Career[edit]

Wolfgang Zenker is the destroyer farthest away from the photographer, the front one being Z17 Diether von Roeder. The smaller vessels are captured Norwegian patrol boats.

The ship was ordered on 9 January 1935 and laid down at Germania, Kiel on 22 March 1935 as yard number G535. She was launched on 27 March 1936 and completed on 2 July 1937.[7] Wolfgang Zenker participated in the August 1938 Fleet Review as part of the 6th Destroyer Division and the following fleet exercise. On the morning of 3 September 1939, after the start of World War II, the destroyers Leberecht Maass and Wolfgang Zenker, under the command of Rear Admiral Günther Lütjens, attacked the Polish destroyer Wicher and the minelayer Gryf as they laid anchored in the naval base on the Hel Peninsula. The German ships opened fire at a range of 12,700 meters (13,900 yd). The Polish ships, as well as a coast defense battery of 15-centimeter (5.9 in) replied effectively and forced the German destroyers to make evasive maneuvers and to lay a smoke screen to throw off the aim of the Polish gunners. A 15-centimeter shell struck Leberecht Maass, killing four men and disabling one gun. Admiral Lutjens ordered the action broken off 40 minutes later as the German fire was ineffective.[8]

Although the other destroyers were busy escorting the German heavy ships and laying minefields off the British coast,[9] Wolfgang Zenker played no part of any of these operations until the night of 10/11 January 1940 when she laid a minefield off Cromer with her sisters Bruno Heinemann and Erich Koellner. Three ships totaling 11,155 Gross Register Tons (GRT) were sunk by this minefield.[10] The same three ships made another sortie on the night of 9/10 February into the same area and laid 157 mines that claimed three ships totaling 11,855 GRT.[11] Wolfgang Zenker suffered ice damage in mid-February and was forced to return prematurely when she was escorting the battleships Gneisenau and Scharnhorst when they attempted to intercept British convoys to Scandinavia.[12]

Wolfgang Zenker was allocated to Group 1 for the Norwegian portion of Operation Weserübung. The group's task was to transport the 139th Mountain Infantry Regiment (139. Gebirgsjäger Regiment) and the headquarters of the 3rd Mountain Division (3. Gebirgs-Division) to seize Narvik. The ships began loading troops on 6 April and set sail the next day.[13] When they arrived at the Ofotfjord, west of Narvik, on the early morning of 9 April, the three ships of the 4th Flotilla, under the command of Commander Erich Bey, were ordered to land their troops in the Herjangsfjord (a northern branch of the Ofotfjord) in order to capture a Norwegian Army armory at Elvegårdsmoen. The troops encountered little resistance, but off-loading them was slow because there was only a single wooden pier available. Wolfgang Zenker was able to partially refuel during the following night, but returned to the Herjansfjord well before dawn.[14]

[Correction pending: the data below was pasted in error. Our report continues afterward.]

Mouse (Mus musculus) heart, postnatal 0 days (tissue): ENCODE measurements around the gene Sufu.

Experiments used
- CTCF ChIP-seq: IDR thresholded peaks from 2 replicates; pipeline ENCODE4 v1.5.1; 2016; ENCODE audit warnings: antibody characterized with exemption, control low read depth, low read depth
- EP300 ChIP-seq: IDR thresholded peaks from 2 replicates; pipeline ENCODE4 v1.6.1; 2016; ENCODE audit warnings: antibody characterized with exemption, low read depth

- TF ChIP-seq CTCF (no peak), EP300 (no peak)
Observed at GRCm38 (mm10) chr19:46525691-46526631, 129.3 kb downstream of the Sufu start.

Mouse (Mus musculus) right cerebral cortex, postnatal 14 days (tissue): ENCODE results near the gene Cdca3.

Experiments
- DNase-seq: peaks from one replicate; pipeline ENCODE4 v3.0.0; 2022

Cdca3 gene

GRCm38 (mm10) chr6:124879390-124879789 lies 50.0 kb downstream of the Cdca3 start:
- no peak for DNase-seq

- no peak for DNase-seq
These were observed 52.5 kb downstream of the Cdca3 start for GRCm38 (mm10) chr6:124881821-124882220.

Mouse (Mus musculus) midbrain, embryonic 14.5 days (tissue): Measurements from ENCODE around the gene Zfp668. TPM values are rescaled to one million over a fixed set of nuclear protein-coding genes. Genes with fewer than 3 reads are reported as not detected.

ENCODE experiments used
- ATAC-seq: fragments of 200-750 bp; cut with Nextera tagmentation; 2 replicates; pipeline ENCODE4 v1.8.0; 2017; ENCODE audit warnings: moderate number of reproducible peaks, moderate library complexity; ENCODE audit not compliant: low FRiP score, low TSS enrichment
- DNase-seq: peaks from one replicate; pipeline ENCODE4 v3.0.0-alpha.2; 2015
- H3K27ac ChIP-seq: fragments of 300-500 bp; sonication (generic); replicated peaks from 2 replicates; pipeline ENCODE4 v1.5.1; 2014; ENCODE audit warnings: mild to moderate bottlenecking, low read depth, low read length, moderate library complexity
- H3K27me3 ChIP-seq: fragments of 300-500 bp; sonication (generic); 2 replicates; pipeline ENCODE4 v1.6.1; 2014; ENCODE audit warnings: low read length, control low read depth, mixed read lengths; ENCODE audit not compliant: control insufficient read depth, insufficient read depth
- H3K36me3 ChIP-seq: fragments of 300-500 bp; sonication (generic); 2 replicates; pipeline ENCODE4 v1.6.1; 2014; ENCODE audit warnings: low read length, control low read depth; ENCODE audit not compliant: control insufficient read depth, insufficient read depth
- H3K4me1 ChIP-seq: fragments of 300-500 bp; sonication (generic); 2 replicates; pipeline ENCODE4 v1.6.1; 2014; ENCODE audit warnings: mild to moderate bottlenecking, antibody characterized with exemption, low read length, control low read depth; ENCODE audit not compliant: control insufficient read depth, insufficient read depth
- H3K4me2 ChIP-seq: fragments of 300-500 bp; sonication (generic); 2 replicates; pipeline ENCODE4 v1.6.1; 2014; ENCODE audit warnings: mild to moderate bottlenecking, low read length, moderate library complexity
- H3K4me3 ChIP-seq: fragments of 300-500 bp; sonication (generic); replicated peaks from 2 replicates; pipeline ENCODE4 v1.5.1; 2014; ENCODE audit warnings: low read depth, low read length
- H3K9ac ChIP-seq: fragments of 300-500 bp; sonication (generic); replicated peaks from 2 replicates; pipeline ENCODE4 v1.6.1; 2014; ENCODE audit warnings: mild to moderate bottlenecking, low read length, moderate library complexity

A map of the Ofotfjord

Shortly before dawn on 10 April, the five destroyers of the British 2nd Destroyer Flotilla surprised the German ships in Narvik harbor. They torpedoed two destroyers and badly damaged the other three while suffering only minor damage themselves. As they were beginning to withdraw they encountered the three destroyers of the 4th Flotilla which had been alerted when the British began their attack. The Germans opened fire first, but the gunnery for both sides was not effective due to the mist and the smoke screen laid by the British as they retreated down the Ofotfjord. The German ships had to turn away to avoid a salvo of three torpedoes fired by one of the destroyers in Narvik. Commander Bey's other two ships were very low on fuel and all three were running low on ammunition, so he decided not to continue the pursuit of the British ships since they were being engaged by the last two destroyers of Group 1.[15]